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Given that the stochastic process follows,

$$ \frac{dS_t}{S_t} = \mu dt + \sigma dW_t $$

How do i calculate the expected value of,

$$ \int_0^T S_te^{r(T-t)} dt $$

in terms of T.

What I tried was the below,

$$ \begin{align} \int_0^T S_te^{r(T-t)} dt &= \left[ -\frac{1}{r}S_te^{r(T-t)}\right]_0^T + \frac{1}{r}\int_0^T e^{r(T-t)} dS_t\\ &=\frac{1}{r}\left[ S_Te^{rT}-S_T \right] + \frac{\mu}{r} \int_0^T S_te^{r(T-t)} dt + \frac{\sigma}{r} \int_0^T S_te^{r(T-t)} dW_t\\ \Rightarrow \left( 1-\frac{\mu}{r}\right) \int_0^T S_te^{r(T-t)} dt &= \frac{1}{r}\left[ S_Te^{rT}-S_T \right] + \frac{\sigma}{r} \int_0^T S_te^{r(T-t)} dW_t\\ \int_0^T S_te^{r(T-t)} dt &= \frac{1}{r-\mu}\left[ S_Te^{rT}-S_T \right] + \frac{\sigma}{r-\mu} \int_0^T S_te^{r(T-t)} dW_t\\ \Rightarrow \mathbb{E}\left[\int_0^T S_te^{r(T-t)} dt\right] &= \frac{1}{r-\mu}\left[ e^{rT}-1 \right]\mathbb{E}[S_T] \end{align} $$

Can anyone verify if what I did was correct?

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  • $\begingroup$ When you take the expected value the nonconstant random variables should disappear. $S_t$ and $S_T$ are nonconstant random variables. $\endgroup$ – Matt Samuel Jul 5 '15 at 20:49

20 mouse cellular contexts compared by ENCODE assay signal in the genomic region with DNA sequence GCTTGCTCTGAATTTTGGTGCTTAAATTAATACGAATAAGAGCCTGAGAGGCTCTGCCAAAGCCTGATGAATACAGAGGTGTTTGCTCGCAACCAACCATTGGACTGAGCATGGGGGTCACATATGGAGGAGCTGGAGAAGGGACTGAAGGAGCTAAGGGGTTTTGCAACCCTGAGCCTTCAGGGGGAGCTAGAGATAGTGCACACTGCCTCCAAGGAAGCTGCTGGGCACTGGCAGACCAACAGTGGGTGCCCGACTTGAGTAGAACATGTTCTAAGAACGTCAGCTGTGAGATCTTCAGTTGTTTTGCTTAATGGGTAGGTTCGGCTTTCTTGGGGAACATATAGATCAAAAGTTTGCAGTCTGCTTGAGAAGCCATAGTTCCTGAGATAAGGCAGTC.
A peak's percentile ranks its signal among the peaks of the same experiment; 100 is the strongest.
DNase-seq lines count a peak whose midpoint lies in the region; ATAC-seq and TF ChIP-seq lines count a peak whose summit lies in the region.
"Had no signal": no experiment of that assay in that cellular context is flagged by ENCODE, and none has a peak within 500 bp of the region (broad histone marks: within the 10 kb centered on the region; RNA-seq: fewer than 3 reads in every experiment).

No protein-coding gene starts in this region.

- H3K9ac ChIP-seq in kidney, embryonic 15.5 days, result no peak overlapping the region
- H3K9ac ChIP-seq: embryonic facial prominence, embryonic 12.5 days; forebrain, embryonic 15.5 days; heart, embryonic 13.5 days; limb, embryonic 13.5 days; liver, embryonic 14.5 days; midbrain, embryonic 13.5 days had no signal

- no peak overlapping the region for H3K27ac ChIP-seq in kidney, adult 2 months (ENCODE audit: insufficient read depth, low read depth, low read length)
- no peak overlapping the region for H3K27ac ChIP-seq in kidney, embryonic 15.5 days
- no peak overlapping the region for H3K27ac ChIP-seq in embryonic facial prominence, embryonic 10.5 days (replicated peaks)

• $\begingroup$ Also, $t$ was the dummy variable of integration. It should have gone away too. $\endgroup$ – Matt Samuel Jul 5 '15 at 20:51
  • $\begingroup$ Oh sorry, i left out the bit that i'm supposed to calculate the expectation in terms of T. and I've fixed the typos related to $S_t$, they should be $S_T$ $\endgroup$ – Danny Jul 5 '15 at 21:08
  • $\begingroup$ In terms of $T$, yes. So you need to find $E[S_T]$ in terms of $T$. It is not equal to $S_T$. $\endgroup$ – Matt Samuel Jul 5 '15 at 21:10
  • $\begingroup$ nullUser's answer below is simpler, but you can make yours correct by gleaning from it that $E[S_T]=S_0e^{\mu T}$. $\endgroup$ – Matt Samuel Jul 5 '15 at 21:19
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Assuming $T$ is just a number and not a stopping time, $$ E\int_0^T S_t e^{r(T-t)}dt $$ is just just a double integral of a positive function, so we can exchange the order of integration $$ = \int_0^T E [S_t] e^{r(T-t)} dt $$ $$ = \int_0^T S_0 e^{\mu t} e^{r(T-t)}dt $$ and I presume you can finish from here as nothing left is random.

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